Officials capture bear in Pinebrook |

Officials capture bear in Pinebrook

When Sharon Anderson-Morris walked into her kitchen Monday morning to grab some coffee she was greeted by an unexpected sight: a large, brown bear was sitting on her deck eating from a birdfeeder he was holding between his legs.

The bear looked at Anderson-Morris and kept eating, she said, adding that he reminded her of Winnie the Pooh with his honey pot.

"He was so beautiful with big brown eyes and he just kind of looked like Pooh sitting there," Anderson- Morris said with a laugh. "We didn’t even hear him or notice him until we went to get coffee. He was very quiet and he wasn’t acting angry or aggressively."

The Pinebrook resident said she had received an automated 911 alert warning residents that a bear had been spotted in the area at approximately 6 a.m. and knew state and local officials were actively tracking the animal. Despite her reservations and even though she "hated to do it," the self-proclaimed animal lover said she knew she had to report the bear’s location.

But until officials arrived, Anderson-Morris and her husband kept the bear company, tossing the animal fresh apples and carrots, which she said "he absolutely loved."

Once Summit County law enforcement officials and officers with the Utah Division of Wildlife and Resources arrived, they too started tossing the bear food, mainly bagels and donuts, in an attempt to lure him out of Anderson-Morris’ yard.

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After several attempts and multiple missed shots, at approximately 11:15 a.m., the elusive animal was darted with a tranquilizer above the right shoulder. The bear, described as a nearly two-year old yearling, light brown in color, was put into the bear trap at approximately 11:20 a.m.

The bear was relocated and released Monday afternoon at an undisclosed location. In a DWR video of the release, it takes the bear a few seconds to crawl out of the trap. But once he’s out, the animal runs away from the truck only briefly glancing in the direction of the camera.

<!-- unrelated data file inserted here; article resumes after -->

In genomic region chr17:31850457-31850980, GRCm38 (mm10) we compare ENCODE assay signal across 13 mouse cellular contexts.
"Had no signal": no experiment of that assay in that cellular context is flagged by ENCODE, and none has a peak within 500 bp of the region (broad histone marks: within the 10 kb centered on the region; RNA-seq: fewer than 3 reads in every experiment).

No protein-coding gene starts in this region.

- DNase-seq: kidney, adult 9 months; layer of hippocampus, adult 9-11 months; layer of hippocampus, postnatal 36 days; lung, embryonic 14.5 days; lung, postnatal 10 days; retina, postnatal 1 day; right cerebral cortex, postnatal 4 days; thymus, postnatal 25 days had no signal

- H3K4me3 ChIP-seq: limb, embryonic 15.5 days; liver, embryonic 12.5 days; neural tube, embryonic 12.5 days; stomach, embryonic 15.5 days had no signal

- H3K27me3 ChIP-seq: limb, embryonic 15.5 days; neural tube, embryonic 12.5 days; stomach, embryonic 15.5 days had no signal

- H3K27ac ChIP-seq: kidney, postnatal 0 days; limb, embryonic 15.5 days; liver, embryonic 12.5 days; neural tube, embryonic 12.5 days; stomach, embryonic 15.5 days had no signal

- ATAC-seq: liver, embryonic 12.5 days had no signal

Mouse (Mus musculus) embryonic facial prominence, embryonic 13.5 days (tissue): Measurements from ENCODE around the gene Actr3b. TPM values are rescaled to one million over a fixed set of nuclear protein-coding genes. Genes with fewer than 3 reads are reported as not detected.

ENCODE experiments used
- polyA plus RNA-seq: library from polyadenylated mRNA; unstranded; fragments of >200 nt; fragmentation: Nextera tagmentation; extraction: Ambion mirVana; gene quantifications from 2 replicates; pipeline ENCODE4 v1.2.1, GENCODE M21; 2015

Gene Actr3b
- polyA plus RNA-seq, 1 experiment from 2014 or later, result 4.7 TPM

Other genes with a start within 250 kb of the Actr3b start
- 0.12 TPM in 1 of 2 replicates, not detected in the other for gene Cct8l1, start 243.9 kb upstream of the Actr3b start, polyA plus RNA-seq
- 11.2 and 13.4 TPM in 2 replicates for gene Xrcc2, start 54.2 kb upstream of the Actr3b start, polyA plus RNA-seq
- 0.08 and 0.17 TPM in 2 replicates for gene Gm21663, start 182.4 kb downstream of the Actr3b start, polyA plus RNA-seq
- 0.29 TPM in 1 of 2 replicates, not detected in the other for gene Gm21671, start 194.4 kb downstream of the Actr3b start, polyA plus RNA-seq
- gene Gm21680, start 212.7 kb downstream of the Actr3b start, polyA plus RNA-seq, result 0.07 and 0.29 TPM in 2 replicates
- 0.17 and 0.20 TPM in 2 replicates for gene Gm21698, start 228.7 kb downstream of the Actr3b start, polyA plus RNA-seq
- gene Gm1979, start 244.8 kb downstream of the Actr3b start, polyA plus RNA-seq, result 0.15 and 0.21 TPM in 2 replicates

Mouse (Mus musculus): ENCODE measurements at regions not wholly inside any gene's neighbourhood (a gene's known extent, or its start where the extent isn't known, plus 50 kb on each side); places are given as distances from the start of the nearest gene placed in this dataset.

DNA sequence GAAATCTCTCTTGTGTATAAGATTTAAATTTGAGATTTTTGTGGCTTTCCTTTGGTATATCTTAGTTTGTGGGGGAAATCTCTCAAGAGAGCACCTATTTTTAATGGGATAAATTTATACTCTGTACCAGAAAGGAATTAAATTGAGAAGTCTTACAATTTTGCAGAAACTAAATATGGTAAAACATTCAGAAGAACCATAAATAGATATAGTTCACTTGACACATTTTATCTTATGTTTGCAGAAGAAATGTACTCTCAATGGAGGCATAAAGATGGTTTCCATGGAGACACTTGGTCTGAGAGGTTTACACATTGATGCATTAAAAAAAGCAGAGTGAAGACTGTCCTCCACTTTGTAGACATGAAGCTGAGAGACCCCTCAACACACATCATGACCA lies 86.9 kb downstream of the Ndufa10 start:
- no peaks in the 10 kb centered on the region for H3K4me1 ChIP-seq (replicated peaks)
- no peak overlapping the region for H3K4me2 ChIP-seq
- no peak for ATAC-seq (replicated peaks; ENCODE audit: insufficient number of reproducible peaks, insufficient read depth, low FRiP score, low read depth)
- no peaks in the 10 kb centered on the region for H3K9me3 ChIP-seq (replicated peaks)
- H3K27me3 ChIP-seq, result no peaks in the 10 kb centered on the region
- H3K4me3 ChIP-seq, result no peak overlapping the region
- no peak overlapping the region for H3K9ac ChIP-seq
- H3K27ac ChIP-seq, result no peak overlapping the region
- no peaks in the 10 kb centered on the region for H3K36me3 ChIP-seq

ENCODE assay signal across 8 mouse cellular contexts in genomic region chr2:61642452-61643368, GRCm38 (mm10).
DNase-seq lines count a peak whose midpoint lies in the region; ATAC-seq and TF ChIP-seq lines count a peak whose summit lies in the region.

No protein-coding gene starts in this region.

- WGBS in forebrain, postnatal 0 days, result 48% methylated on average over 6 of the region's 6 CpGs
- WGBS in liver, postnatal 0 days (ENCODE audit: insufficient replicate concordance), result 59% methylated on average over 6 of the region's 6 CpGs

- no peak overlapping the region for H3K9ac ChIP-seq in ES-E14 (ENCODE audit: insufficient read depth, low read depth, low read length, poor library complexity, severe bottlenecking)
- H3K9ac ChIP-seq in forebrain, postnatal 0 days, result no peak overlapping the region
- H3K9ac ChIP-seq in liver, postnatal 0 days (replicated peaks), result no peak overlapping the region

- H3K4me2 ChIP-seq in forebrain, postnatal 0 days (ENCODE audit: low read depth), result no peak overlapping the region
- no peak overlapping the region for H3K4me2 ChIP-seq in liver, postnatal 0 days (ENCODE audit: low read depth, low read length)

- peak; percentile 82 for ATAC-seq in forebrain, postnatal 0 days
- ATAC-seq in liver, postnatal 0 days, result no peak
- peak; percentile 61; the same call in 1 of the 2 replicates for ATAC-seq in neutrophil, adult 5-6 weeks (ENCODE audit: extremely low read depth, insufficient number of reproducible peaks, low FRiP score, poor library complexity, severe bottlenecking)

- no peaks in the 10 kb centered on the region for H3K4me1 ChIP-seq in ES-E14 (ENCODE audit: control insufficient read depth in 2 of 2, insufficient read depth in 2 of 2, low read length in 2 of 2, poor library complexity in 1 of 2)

Venssa Knight, a Pinebrook resident who also saw the bear Monday morning, said, even though the animal appeared harmless, she agreed with the decision to relocate it.

"I think tranquilizing him is probably the best course of action because once he gets into the garbage cans he will keep coming back and he will be in danger," Knight said. "I feel very comfortable with them tranquilizing him and relocating him somewhere else."

The bear’s capture follows nearly two weeks worth of reports and sightings of a bear or bears in various Snyderville Basin and Park City neighborhoods, including the most recent sighting reported in upper Deer Valley last week.

Colvy Jones, DWR’s wildlife program manager for the central region, said he can’t definitively say whether the bear is the same one that has recently been spotted in the area.

"I think it’s the same bear as yesterday, but that’s all that I can say," Jones said. "We had a bear that was causing a problem and we caught him."

According to the Summit County Sheriff’s Office call logs, dispatch received a report Sunday of a bear in Pinebrook. Deputies and wildlife officers responded, but were unable to locate the animal.

Dispatch received another call early Monday morning reporting the bear was still in the neighborhood, triggering a combined five-hour effort between state and local officials to locate the bear.

"I want to send a special thanks to my team, the Summit County Sheriff’s office and the houndsman for all of their hard work two days in a row," Jones said. "Rain or shine, I have the most dedicated guys there are and I think the public needs to know that."

The bear’s, or bears’, highly-publicized presence in recent weeks has reignited conversations about bear safety and living with wildlife in Summit County.

"The one thing we can do is learn to live with bears and I’m asking Park City to please help us," Jones said. "The bear was in the garbage again and we’ve asked people to not put out trash cans until the morning of pickup. We’ve also asked people to reconsider bird feeders. It just feels like you’re beating a dead horse and no one seems to care, yet when the bear shows up they want a response.

"You know the saying ‘a fed bear is a dead bear,’ so since we live in the mountains, please help us," he pleaded.